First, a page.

Iowa Football

Iowa football look ahead: NFL will take a bite, but the chase begins for the 2019 Hawkeyes

On defense, you have A.J. Epenesa; the offense will have Nate Stanley and his 52 career TD passes

Iowa defensive end A.J. Epenesa celebrates after forcing a Mississippi State fumble in Tuesday's Outback Bowl at Raymond James Stadium in Tampa, Fla. (Kim Klement/USA TODAY Sports)
Iowa defensive end A.J. Epenesa celebrates after forcing a Mississippi State fumble in Tuesday's Outback Bowl at Raymond James Stadium in Tampa, Fla. (Kim Klement/USA TODAY Sports)

TAMPA, Fla. — The confetti stays in the air only so long.

The Outback Bowl trophy will go into the two-story case at the Hansen Center before the week is over. Vital seniors will say goodbye. A few juniors will enter the NFL draft and, whammo, it’ll be 2019.

First a little roll call.


Moments after the Hawkeyes’ 27-22 win over Mississippi State in Tuesday’s Outback Bowl, tight end T.J. Hockenson found his brother on the rail in the stands, peeled off his jersey and handed it to him.

The sentiment was “I couldn’t have done it without you.” In the postgame, the Chariton native’s eyes were red. He was a bit emotional. These weren’t the international signs of a returning senior.

Hockenson won the Mackey Award. He’s proven it. His NFL stock probably isn’t going to get any higher. If you write him in for 2019, do it in pencil.

“I have an idea of what I’m going to do,” Hockenson said. “I’m going to sit on it for a few days and not left anyone know. I think my parents may know, but I don’t even know if they do yet.”

This wasn’t the speech of a returning senior.

Safety Amani Hooker on the topic: “I’m not talking about it, I’m not ready to talk about it.” He did put in for an NFL evaluation. He won the Big Ten’s defensive back of the year award. His stock is probably not going to be any higher.

Defensive coordinator Phil Parker played it close to the vest, but he also ran down the list of potential replacements for Hooker at the star safety/linebacker position in businesslike fashion and said, you bet, when asked if Hooker had what it takes to play in the NFL.

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Defensive end Anthony Nelson could enter a stacked defensive line draft or he could return to Iowa, take a shot at the big awards and perhaps build himself a first-round resume.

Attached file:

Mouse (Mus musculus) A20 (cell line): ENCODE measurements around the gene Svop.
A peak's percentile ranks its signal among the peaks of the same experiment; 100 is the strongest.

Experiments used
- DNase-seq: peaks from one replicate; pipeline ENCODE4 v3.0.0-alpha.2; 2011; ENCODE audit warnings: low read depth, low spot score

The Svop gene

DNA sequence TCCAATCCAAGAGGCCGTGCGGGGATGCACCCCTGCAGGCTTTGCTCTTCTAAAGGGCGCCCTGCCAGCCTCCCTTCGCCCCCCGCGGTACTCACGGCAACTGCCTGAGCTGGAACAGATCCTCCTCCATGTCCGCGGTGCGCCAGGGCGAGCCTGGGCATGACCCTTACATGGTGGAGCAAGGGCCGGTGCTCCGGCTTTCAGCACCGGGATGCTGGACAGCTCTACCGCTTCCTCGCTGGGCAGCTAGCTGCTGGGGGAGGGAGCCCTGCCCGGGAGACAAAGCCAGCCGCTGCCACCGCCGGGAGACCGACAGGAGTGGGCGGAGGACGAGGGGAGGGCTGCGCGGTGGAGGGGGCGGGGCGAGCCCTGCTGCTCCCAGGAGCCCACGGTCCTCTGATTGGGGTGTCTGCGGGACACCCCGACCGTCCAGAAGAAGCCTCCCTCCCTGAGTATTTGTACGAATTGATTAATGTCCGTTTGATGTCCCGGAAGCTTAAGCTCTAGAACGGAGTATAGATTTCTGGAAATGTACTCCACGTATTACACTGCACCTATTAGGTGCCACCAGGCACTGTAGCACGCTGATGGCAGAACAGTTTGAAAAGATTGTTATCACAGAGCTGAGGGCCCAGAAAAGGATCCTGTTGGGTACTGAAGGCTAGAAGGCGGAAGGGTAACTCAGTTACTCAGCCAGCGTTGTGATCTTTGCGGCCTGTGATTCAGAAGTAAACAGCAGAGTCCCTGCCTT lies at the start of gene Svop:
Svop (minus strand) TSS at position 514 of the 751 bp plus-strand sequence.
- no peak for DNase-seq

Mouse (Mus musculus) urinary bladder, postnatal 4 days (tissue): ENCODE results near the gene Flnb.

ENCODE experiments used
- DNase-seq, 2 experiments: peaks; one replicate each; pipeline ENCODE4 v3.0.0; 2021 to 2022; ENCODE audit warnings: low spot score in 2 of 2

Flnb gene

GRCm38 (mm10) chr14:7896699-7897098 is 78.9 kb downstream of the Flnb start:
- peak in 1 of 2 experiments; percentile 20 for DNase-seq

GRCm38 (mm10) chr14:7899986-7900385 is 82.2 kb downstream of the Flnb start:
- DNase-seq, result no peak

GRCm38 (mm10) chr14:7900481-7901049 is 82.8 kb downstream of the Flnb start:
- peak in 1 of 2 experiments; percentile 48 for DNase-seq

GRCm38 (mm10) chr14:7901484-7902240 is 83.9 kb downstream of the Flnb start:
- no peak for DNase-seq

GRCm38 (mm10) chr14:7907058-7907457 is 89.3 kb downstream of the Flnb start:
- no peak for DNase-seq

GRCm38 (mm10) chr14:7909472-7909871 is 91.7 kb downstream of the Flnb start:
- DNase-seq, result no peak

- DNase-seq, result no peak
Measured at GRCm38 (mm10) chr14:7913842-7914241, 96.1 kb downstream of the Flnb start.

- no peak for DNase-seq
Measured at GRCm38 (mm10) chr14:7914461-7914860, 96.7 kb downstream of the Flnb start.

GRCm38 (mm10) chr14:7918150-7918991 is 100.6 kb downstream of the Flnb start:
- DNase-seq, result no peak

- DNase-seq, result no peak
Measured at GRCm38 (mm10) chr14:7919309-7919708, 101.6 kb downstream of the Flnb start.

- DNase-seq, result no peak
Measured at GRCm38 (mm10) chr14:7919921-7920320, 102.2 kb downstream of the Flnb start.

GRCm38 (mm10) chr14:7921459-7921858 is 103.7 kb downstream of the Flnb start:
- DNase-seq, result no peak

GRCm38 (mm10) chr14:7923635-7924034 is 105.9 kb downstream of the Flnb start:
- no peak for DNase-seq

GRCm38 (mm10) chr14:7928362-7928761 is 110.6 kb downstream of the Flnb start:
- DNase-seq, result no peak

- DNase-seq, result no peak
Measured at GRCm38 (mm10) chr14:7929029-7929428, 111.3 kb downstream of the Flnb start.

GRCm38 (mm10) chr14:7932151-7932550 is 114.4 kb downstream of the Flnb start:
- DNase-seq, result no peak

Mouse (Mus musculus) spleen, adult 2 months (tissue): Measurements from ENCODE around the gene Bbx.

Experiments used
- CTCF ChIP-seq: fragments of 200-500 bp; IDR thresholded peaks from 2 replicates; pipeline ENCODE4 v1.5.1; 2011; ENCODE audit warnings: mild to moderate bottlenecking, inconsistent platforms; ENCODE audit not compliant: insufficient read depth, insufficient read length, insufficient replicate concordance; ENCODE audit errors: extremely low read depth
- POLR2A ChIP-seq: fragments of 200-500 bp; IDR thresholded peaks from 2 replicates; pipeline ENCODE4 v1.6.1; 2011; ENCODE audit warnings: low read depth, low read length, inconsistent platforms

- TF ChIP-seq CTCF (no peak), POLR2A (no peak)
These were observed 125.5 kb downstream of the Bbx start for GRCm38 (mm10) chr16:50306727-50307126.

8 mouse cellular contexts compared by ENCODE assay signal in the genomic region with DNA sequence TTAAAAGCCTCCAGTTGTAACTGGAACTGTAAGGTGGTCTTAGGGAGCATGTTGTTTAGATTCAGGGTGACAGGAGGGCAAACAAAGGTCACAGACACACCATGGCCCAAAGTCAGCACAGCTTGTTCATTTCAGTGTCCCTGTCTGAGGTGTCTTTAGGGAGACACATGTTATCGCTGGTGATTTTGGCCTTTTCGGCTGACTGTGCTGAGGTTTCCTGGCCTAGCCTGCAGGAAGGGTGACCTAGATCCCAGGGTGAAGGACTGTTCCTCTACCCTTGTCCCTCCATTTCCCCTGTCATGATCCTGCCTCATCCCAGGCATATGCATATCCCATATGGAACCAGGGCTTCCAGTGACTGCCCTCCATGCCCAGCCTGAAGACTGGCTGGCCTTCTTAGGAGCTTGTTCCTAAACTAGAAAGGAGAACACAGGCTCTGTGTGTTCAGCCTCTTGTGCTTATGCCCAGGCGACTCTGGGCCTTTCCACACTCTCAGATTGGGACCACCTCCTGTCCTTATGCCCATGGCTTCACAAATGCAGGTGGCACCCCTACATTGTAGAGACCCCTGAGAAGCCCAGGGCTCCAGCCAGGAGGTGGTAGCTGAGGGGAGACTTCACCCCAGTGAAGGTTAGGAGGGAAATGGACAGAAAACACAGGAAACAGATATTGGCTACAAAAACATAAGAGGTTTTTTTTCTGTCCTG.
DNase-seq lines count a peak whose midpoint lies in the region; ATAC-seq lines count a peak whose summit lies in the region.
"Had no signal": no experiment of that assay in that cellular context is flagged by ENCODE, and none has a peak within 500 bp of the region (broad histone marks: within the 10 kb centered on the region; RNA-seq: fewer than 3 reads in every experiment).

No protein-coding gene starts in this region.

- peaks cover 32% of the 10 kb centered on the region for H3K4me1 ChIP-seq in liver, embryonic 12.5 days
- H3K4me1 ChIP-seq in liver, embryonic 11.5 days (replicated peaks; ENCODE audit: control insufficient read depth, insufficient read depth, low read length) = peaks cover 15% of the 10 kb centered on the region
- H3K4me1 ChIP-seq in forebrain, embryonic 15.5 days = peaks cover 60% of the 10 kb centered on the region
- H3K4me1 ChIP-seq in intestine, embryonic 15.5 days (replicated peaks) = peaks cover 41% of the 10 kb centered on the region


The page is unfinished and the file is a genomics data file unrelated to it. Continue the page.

“I’ll figure it out in the next two weeks,” said Nelson, who had 2 1/2 tackles for loss and a tipped pass that resulted in an interception vs. MSU. Nelson also received a favorable draft grade from the NFL.

The deadline for underclassmen to enter the draft is Jan. 14.

If Iowa goes 1-for-3 here, it’d be a victory. And if it does, it’s probably going to be Nelson returning.

So now into the vast offseason and what the Hawkeyes (9-4) definitely have coming back.

A.J. Epenesa isn’t going anywhere. Not yet, anyway. He finished with 10.5 sacks, which might end up leading the Big Ten after the bowl games.

This is probably an overstatement and certainly Iowa wore the team defense thing on its chest against the Bulldogs, but Epenesa’s performance put a lot of fuel in the Hawkeyes’ tanks.

“We wanted to make them throw it,” said Epenesa, whose strip-sack turned into a TD and turned into the day’s theme for Iowa, with the defense causing three turnovers that the offense converted into 17 points. “We knew that wasn’t their strong suit. Whenever we could make them throw it, we knew were in the advantage.”

Fellow defensive end Chancey Golston had an interception and fumble recovery. Defensive end will be a strength. Defensive tackle will need some fortifying with seniors Matt Nelson and Sam Brincks graduating.

Without Hooker, safety Geno Stone is likely the most ready to assume a leadership/playmaker role in the secondary. Matt Hankins missed six weeks with injuries, but on the front end and back end of that he was Iowa’s best cornerback. The Hawkeyes are drenched in experienced cornerback depth.

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Front and center on offense is quarterback Nate Stanley. He threw three TDs and hit 26 for the season for the second consecutive year. He had lapses, including a bad ball that ended up turning into an MSU TD.

He’ll enter his senior season with 52 career TD passes, fourth on Iowa’s all-time list.

Quarterbacks coach Ken O’Keefe covered this topic well in December.

“Really, the only time he got himself into trouble was when he tried to push through something that he wasn’t seeing quite right and maybe put a ball where he really didn’t want it to go,” O’Keefe said. “That’s the thing you’ve got to fight. You have to resist the urge to try to do something that you know isn’t quite correct and just keep moving on from there.”

Iowa will return offensive tackles Tristan Wirfs and Alaric Jackson. They’re a great start on the O-line. Freshman Tyler Linderbaum will have a say at center. Don’t judge guard Cole Banwart too harshly for the Outback Bowl. MSU defensive tackle Jeffrey Simmons will be a top-10 pick in April. Still, there needs to be a vigorous competition for the inside OL positions.

With the signings of a pair of running backs (Tyler Goodson and Shadrick Byrd), the Hawkeyes will go into next fall with five on scholarship. There’s going to be sorting and jockeying.

There will be a rebuild at tight end, with junior Shaun Beyer perhaps literally ready to run into that void. Iowa will lose super-productive Nick Easley (103 receptions in two seasons), but Brandon Smith and Ihmir Smith-Marsette will be juniors and should be ready to carry a lot more weight.

The Outback trophy will be in the case by the end of the week. The chase, and all of its twists and turns, begins anew.

l Comments: (319) 398-8256; marc.morehouse@thegazette.com

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